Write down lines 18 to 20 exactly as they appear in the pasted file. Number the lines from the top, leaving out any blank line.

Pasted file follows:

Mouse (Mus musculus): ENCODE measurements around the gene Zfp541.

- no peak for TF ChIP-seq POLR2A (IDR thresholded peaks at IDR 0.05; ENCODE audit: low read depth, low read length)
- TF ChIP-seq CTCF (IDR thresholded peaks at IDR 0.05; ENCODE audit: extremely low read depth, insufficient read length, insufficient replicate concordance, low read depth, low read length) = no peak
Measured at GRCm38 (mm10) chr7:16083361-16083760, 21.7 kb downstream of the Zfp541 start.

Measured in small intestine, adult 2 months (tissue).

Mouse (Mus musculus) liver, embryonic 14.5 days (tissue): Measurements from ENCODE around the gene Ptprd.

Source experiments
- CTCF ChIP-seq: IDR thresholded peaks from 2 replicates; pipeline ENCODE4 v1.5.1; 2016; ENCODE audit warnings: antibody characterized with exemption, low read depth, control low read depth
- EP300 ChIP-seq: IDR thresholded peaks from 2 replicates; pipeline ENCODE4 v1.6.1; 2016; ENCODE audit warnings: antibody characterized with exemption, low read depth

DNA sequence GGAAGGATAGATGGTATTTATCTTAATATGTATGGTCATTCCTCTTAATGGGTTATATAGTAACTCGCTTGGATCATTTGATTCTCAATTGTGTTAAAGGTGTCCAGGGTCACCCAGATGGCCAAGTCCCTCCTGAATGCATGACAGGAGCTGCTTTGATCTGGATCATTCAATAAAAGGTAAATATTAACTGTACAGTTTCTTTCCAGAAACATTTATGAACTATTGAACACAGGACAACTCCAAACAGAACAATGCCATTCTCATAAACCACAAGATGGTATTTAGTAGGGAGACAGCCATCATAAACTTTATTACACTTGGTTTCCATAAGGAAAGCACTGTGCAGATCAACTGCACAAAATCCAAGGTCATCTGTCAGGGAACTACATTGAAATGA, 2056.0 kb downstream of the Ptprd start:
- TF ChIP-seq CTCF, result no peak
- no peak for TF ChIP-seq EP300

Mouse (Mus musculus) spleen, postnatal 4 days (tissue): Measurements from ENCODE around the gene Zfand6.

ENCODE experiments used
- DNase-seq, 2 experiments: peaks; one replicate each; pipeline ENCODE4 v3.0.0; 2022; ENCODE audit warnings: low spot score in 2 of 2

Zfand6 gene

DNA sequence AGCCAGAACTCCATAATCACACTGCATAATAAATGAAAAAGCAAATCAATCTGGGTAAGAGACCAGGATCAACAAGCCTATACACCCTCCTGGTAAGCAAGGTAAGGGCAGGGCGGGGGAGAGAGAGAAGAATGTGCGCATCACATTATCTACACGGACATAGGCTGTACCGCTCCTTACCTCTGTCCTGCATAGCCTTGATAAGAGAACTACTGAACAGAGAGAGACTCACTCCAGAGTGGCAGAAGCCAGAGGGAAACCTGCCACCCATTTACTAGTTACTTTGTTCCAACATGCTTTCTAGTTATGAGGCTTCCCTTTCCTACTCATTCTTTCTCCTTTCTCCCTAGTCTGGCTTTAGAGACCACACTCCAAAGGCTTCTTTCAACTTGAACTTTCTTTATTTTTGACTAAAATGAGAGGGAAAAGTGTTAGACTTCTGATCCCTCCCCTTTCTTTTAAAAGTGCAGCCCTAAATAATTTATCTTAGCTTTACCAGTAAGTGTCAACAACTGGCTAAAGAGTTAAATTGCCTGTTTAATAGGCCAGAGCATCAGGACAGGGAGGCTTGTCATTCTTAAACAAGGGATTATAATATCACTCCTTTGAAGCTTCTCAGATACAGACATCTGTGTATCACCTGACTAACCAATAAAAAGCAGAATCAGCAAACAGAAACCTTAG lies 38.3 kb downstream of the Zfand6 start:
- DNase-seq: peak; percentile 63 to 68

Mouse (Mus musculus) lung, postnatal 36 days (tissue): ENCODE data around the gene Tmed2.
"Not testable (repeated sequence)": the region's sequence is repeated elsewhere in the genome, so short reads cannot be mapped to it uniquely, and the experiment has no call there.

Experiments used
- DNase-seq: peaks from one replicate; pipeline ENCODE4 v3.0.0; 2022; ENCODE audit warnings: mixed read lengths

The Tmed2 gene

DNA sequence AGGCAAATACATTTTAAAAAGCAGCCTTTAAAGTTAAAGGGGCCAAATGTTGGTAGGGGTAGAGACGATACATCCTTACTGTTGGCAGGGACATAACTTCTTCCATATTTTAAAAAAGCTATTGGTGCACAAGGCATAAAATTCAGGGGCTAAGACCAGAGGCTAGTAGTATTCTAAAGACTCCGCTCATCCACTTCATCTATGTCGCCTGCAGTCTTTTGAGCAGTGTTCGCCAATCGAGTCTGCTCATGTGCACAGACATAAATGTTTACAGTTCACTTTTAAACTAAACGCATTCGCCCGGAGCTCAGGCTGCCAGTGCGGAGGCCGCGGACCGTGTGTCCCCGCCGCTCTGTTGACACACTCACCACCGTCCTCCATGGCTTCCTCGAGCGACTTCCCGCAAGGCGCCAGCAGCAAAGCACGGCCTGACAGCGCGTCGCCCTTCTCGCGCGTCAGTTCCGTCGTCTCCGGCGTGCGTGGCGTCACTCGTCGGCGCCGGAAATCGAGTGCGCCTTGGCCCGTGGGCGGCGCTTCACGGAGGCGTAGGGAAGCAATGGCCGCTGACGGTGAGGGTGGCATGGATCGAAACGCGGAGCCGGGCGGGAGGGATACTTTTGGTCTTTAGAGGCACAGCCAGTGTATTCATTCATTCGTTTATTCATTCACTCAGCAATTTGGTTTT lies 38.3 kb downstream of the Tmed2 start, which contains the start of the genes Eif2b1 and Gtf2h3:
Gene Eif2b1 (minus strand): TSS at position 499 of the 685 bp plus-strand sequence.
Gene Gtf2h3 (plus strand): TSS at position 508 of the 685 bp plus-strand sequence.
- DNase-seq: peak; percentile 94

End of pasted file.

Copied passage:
- DNase-seq: peak; percentile 63 to 68

Mouse (Mus musculus) lung, postnatal 36 days (tissue): ENCODE data around the gene Tmed2.
"Not testable (repeated sequence)": the region's sequence is repeated elsewhere in the genome, so short reads cannot be mapped to it uniquely, and the experiment has no call there.